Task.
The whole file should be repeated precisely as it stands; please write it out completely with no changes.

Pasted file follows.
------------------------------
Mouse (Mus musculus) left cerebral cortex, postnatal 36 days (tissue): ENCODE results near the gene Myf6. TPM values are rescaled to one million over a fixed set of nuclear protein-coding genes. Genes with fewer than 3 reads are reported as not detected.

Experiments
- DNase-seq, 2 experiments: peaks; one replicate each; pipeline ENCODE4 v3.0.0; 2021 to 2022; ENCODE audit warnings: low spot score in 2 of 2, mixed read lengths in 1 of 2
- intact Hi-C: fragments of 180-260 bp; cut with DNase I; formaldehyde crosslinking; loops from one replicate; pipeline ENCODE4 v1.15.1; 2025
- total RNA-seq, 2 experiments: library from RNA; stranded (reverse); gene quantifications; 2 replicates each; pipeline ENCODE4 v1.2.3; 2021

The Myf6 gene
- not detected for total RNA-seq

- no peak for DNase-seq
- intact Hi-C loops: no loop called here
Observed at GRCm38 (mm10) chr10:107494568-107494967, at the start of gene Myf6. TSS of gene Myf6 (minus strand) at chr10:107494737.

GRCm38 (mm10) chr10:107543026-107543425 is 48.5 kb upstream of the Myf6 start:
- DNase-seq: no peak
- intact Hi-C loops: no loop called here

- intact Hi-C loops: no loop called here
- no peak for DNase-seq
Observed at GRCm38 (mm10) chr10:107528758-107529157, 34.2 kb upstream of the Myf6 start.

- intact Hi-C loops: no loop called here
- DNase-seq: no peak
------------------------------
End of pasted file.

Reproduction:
Mouse (Mus musculus) left cerebral cortex, postnatal 36 days (tissue): ENCODE results near the gene Myf6. TPM values are rescaled to one million over a fixed set of nuclear protein-coding genes. Genes with fewer than 3 reads are reported as not detected.

Experiments
- DNase-seq, 2 experiments: peaks; one replicate each; pipeline ENCODE4 v3.0.0; 2021 to 2022; ENCODE audit warnings: low spot score in 2 of 2, mixed read lengths in 1 of 2
- intact Hi-C: fragments of 180-260 bp; cut with DNase I; formaldehyde crosslinking; loops from one replicate; pipeline ENCODE4 v1.15.1; 2025
- total RNA-seq, 2 experiments: library from RNA; stranded (reverse); gene quantifications; 2 replicates each; pipeline ENCODE4 v1.2.3; 2021

The Myf6 gene
- not detected for total RNA-seq

- no peak for DNase-seq
- intact Hi-C loops: no loop called here
Observed at GRCm38 (mm10) chr10:107494568-107494967, at the start of gene Myf6. TSS of gene Myf6 (minus strand) at chr10:107494737.

GRCm38 (mm10) chr10:107543026-107543425 is 48.5 kb upstream of the Myf6 start:
- DNase-seq: no peak
- intact Hi-C loops: no loop called here

- intact Hi-C loops: no loop called here
- no peak for DNase-seq
Observed at GRCm38 (mm10) chr10:107528758-107529157, 34.2 kb upstream of the Myf6 start.

- intact Hi-C loops: no loop called here
- DNase-seq: no peak